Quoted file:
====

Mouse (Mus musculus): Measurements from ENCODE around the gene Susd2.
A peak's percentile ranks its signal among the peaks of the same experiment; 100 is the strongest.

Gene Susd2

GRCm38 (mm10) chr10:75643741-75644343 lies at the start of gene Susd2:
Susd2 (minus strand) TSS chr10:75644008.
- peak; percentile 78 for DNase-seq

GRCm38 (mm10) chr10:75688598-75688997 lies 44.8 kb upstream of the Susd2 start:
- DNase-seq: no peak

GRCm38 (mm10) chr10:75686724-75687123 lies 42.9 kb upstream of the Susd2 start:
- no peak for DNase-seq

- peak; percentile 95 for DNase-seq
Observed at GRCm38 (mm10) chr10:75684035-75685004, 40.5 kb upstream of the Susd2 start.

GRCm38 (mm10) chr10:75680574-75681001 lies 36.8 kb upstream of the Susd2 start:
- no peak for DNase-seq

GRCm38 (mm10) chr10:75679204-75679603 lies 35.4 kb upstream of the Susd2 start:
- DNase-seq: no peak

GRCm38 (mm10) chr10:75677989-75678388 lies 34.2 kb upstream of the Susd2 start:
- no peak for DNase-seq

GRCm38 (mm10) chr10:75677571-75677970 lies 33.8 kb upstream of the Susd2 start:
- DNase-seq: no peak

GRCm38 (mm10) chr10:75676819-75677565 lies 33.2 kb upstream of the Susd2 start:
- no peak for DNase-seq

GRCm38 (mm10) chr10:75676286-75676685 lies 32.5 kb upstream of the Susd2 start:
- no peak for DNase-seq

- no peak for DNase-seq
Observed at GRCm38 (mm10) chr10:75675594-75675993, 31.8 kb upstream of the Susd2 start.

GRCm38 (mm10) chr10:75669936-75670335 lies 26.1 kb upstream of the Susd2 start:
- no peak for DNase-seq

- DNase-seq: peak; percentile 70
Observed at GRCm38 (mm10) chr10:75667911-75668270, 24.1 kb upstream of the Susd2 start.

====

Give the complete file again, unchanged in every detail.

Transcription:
Mouse (Mus musculus): Measurements from ENCODE around the gene Susd2.
A peak's percentile ranks its signal among the peaks of the same experiment; 100 is the strongest.

Gene Susd2

GRCm38 (mm10) chr10:75643741-75644343 lies at the start of gene Susd2:
Susd2 (minus strand) TSS chr10:75644008.
- peak; percentile 78 for DNase-seq

GRCm38 (mm10) chr10:75688598-75688997 lies 44.8 kb upstream of the Susd2 start:
- DNase-seq: no peak

GRCm38 (mm10) chr10:75686724-75687123 lies 42.9 kb upstream of the Susd2 start:
- no peak for DNase-seq

- peak; percentile 95 for DNase-seq
Observed at GRCm38 (mm10) chr10:75684035-75685004, 40.5 kb upstream of the Susd2 start.

GRCm38 (mm10) chr10:75680574-75681001 lies 36.8 kb upstream of the Susd2 start:
- no peak for DNase-seq

GRCm38 (mm10) chr10:75679204-75679603 lies 35.4 kb upstream of the Susd2 start:
- DNase-seq: no peak

GRCm38 (mm10) chr10:75677989-75678388 lies 34.2 kb upstream of the Susd2 start:
- no peak for DNase-seq

GRCm38 (mm10) chr10:75677571-75677970 lies 33.8 kb upstream of the Susd2 start:
- DNase-seq: no peak

GRCm38 (mm10) chr10:75676819-75677565 lies 33.2 kb upstream of the Susd2 start:
- no peak for DNase-seq

GRCm38 (mm10) chr10:75676286-75676685 lies 32.5 kb upstream of the Susd2 start:
- no peak for DNase-seq

- no peak for DNase-seq
Observed at GRCm38 (mm10) chr10:75675594-75675993, 31.8 kb upstream of the Susd2 start.

GRCm38 (mm10) chr10:75669936-75670335 lies 26.1 kb upstream of the Susd2 start:
- no peak for DNase-seq

- DNase-seq: peak; percentile 70
Observed at GRCm38 (mm10) chr10:75667911-75668270, 24.1 kb upstream of the Susd2 start.